Only Through Experience
O righteous Father, even though the world does not know you, I know you.(John 17:25)
Scripture is filled with descriptions of God’s character. You can read these accounts and believe them to be true about God. Yet God does not merely want you to read about Him, He wants you to know Him.
For the Greeks, to know something meant you understood a concept in your mind. It was an academic process. In contrast, for a Hebrew person-like Jesus- knowing something entailed experiencing it. In fact, you could not truly say that you knew something unless you had dealt with it personally. So it is significant that, when Jesus spoke about knowing God, He was speaking as a Hebrew.
When Jesus said eternal life is knowing God-including God the Son, Jesus Christ-He did not mean that eternal life is knowing about God. He was not referring to someone who has read many books and attended numerous seminars about God. He was talking about a firsthand, experiential knowledge. We come to truly know God as we experience Him in and around our lives.
Many people have grown up attending church and hearing about God all their lives, but they do not have a personal, dynamic, growing relationship with God. They never hear His voice. They have no idea what God’s will is. They do not encounter His love firsthand. They have no sense of divine purpose for their lives. They may know a lot about God, but they don’t really know Him.
Merely knowing about God will leave you unsatisfied. Truly knowing God comes only through experience as He reveals Himself to you through His word and as you relate to Him. Throughout the I learned we can see that God took the initiative to disclose Himself to people through their life events.
Henry and Richard Blackaby
History unfortunately repeats itself and we seem to go in circles and cycles. In the history of the Hebrews, God specifically made Himself known personally to many individuals. To name a few, Abraham, Jacob, Joseph, Moses, Elijah and the prophets.
By the time we come to the New Testament, we find that the religious community knew a lot about God. They spent hours arguing about the rules and rituals. They attempted to understand God intellectually. It was no doubt Greek thought and philosophy that influenced this approach. Greek thought is attractive to humans for it leaves the control to them. Intellectual thought is originated in humans by humans and all too often leaves the spiritual out. When Jesus came and introduced this idea of knowing God as a Person instead of a concept, those of the religious community were offended. It’s safer keeping God as a religious concept rather than a person. You can debate concepts but you have to accept a person as they are. Even the disciples were caught in that trap. “Show us the Father”, says Phillip. “If you’ve seen me, you’ve seen the Father”, replies Jesus. Jesus was the impersonation of God, God in the flesh, God the Person who could be seen, touched, heard. We as Christians must adapt the Hebrew concept of knowing God. This is God’s plan from the beginning captured in the hymn In the Garden. “And He walks with me and He talks with me and He tells me I am His own. And the joy we share as we tarry there, none other has ever known.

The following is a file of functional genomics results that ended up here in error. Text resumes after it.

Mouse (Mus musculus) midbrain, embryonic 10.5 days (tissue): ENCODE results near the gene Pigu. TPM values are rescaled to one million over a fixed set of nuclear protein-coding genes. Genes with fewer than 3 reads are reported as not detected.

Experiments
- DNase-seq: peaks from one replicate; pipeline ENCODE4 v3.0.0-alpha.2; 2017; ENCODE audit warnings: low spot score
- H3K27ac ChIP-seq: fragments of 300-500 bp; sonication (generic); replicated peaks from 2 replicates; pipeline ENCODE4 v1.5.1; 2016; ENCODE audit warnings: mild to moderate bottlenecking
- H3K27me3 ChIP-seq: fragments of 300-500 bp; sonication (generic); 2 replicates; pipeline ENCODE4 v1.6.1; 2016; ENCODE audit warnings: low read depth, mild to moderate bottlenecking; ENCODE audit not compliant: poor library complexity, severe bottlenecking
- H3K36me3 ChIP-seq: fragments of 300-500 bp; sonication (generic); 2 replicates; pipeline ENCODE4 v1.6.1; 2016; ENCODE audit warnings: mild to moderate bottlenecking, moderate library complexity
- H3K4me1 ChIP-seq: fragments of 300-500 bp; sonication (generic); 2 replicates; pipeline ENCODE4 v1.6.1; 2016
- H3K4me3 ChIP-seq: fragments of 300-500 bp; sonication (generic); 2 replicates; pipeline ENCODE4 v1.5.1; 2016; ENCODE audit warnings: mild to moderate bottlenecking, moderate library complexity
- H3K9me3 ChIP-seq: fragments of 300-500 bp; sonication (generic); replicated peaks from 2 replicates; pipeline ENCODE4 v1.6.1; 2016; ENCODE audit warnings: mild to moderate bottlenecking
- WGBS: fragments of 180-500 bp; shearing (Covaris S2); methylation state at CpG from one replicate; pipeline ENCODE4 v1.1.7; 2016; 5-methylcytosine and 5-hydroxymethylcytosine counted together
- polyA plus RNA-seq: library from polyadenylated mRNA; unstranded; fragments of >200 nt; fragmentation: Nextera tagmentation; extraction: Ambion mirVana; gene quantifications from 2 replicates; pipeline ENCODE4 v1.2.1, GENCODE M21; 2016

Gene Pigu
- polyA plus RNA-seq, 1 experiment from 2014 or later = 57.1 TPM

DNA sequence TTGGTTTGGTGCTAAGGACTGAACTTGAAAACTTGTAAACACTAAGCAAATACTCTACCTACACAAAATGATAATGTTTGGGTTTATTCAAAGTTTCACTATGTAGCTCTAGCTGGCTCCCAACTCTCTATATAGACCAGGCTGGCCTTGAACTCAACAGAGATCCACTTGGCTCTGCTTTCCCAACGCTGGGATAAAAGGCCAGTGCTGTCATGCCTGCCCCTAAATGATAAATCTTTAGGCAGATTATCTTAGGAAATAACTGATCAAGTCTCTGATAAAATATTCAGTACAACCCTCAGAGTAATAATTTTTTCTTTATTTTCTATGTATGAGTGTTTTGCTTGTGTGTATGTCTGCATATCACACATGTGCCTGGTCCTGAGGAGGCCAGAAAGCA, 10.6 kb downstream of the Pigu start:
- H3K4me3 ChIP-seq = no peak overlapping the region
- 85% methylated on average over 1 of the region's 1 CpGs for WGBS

The religious community of Jesus’ day were offended that someone would suggest that one could know God personally. Today there are those who are offended with the idea that one can personally know God, talk to God and hear God speak to them.
It’s interesting that in our world, if you say that God talks to you, you are subject to psychiatric help. So we pray, we make our requests to God and yet far too many never expect God to speak. I wonder what you would think about a best friend that you went to for advice and never expected them to respond.
The relationship between God and mankind has never been and will never be any less than personal. When we get to heaven any earthly rituals that we’ve used in an attempt to connect with God will vanish. We will see Him face to face. We will worship the Personhood and not some ideology. We will touch Him and be touched by Him. We will speak to Him and be spoken to by Him. There will be nothing between us any different than any other relationship we’ve experienced.
Let us enter into a living relationship with Christ. Let us desire and experience Him speaking to us. Let us move God from the mystery of myth and see Him as real and near. Let us question anything that interferes with our connection with God. Let us not be content with mere religion but let us pursue intimacy with God.
Thomas, after the resurrection doubting that Jesus was really alive, requested to touch the scars. Rather than being offended, Jesus stretched out his hands and Thomas touched them and His side. We have read the response of Jesus and assumed that we have no options but to believe without experience. Yet we read that Christ spoke to Peter, to Paul, to Ananias and to John on the Isle of Patmos. If God never was to speak to us, then why would Jesus say, “My sheep know my voice”?
I believe God wishes to speak to His people. So let’s listen for His voice!
Dr. John Thompson